A new study says that it's relatively easy for teens with histories of mental illness or suicidal acts to find guns in their homes.
The study found that 41 percent of teens in a home with a gun had easy access to the weapon. It also found that 41 percent of teens either suffer from mental health problems, have tried to kill themselves, or have thought about it.
Dr. Joseph Simonetti, of the University of Washington School of Medicine's Harborview Medical Center, led the study.
"Studies have consistently shown that children living in homes with safely-stored firearms are less likely to be shot, and safe firearm storage is widely recommended by gun rights organizations and public health officials. Trigger locks and gun lockboxes can be purchased for less than $10 online, and in common stores."
Simonetti and his researchers based their findings on data collected from 10,123 thirteen- to 18-year-olds between 2001 and 2004.
A Reuters Health story about the study on the Scientific American website reported Friday that a third of the teen respondents lived in a home with a firearm, and that older, male, and white teens reported the easiest access. Previous studies have found that the chances of a teen suicide in a home that doesn't have a firearm is exponentially less than those that do.
As part of the study, the Simonetti research team, writing in JAMA Psychiatry, pointed out that suicide is the second leading cause of death for teens, and having a firearm in the home is one risk factor for suicide.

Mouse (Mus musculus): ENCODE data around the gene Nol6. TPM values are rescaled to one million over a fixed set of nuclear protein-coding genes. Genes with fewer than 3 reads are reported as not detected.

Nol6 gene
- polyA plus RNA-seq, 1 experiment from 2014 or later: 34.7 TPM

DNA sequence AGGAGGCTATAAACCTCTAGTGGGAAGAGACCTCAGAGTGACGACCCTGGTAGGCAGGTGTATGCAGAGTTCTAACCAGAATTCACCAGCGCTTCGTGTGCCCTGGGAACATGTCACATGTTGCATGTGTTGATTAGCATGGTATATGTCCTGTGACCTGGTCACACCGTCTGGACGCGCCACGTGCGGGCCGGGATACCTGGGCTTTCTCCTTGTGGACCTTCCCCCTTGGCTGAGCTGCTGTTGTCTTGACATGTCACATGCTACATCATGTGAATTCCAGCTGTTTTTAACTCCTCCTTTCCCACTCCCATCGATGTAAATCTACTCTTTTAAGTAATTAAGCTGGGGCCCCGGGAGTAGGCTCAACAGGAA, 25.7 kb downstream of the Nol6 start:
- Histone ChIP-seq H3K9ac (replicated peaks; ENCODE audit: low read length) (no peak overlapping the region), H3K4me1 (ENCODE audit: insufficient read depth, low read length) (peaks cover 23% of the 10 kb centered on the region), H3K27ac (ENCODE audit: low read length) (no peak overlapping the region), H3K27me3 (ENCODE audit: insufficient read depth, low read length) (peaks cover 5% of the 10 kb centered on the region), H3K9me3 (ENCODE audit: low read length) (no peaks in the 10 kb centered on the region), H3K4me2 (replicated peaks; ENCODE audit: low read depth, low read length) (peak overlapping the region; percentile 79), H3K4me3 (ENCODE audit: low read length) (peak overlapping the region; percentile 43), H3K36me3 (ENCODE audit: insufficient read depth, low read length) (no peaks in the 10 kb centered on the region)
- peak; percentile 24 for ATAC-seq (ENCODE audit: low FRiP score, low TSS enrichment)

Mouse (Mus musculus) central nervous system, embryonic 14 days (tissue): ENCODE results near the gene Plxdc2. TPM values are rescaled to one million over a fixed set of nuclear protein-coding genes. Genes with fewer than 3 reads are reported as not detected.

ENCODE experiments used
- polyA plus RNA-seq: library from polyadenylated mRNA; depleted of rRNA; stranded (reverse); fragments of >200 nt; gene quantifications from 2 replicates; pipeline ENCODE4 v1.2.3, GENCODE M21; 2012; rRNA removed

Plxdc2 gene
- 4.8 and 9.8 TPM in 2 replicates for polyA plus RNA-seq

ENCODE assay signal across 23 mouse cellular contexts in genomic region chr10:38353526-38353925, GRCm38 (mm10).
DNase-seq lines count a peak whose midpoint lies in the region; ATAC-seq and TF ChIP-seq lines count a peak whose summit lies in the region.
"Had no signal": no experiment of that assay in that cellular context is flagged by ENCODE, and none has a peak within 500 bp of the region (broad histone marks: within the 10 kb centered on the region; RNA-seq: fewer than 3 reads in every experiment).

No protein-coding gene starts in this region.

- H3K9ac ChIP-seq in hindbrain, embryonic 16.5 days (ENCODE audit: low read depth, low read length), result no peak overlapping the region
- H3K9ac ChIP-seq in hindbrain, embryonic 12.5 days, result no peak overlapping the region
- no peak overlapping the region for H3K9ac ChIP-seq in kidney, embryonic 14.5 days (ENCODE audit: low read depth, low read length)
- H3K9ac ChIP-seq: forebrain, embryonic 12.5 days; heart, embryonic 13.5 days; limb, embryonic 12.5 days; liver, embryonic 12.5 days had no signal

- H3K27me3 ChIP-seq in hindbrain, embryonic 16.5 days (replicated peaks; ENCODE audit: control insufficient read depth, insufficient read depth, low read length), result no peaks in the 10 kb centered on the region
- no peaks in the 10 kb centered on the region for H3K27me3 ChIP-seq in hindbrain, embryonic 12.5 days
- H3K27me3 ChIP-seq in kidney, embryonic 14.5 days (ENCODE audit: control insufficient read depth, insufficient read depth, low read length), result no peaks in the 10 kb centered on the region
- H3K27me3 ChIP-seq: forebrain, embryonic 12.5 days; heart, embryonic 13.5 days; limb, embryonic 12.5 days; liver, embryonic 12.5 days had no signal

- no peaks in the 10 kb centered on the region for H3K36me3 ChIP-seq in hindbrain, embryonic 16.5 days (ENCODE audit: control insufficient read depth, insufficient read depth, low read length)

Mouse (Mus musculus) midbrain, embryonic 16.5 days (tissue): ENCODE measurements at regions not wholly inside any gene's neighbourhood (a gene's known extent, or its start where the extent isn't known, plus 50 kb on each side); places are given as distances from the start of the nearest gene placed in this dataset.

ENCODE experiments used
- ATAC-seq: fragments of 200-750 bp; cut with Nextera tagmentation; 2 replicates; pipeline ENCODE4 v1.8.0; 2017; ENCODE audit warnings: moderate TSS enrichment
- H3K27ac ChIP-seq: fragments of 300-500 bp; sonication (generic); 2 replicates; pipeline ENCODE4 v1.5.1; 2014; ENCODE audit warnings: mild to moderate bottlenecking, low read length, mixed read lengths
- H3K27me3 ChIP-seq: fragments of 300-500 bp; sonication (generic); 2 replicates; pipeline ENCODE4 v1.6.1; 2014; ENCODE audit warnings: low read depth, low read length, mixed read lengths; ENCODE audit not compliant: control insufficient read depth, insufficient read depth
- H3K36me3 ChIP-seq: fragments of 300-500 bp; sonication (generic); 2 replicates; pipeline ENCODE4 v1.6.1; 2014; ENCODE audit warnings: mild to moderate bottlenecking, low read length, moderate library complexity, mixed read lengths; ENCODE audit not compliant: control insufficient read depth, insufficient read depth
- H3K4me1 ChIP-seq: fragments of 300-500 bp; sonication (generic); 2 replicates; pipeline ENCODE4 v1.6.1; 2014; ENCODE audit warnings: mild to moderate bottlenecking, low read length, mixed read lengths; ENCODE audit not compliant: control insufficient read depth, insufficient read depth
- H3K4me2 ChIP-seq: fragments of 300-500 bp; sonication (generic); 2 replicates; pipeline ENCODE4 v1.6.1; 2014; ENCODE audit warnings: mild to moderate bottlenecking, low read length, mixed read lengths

Last month, when a law prohibiting anyone with psychiatric problems in Ohio from owning a gun was appealed, a federal court overturned the law, saying that it was unconstitutional.
Dr. Simonetti cautioned readers to not come to quick conclusions as a result of the study, saying that more data needs to be collected and new solutions need to be examined.
"One of the limitations of this study is we're using data that was collected from 2001 to 2004. We need better studies on how to promote safe firearms storage especially in households with children and children with mental illness."
While those numbers are compiled and solutions examined, the suicides continue. In 2011, researchers found that 19,766 gun suicides were reported out of a total of 38,285 total suicides in the United States. In 2010, the numbers were 19,392 suicides committed with a gun, and 38,364 suicides total. Suicide is currently the second leading cause of death for America's youth.
[Image via Think Progress]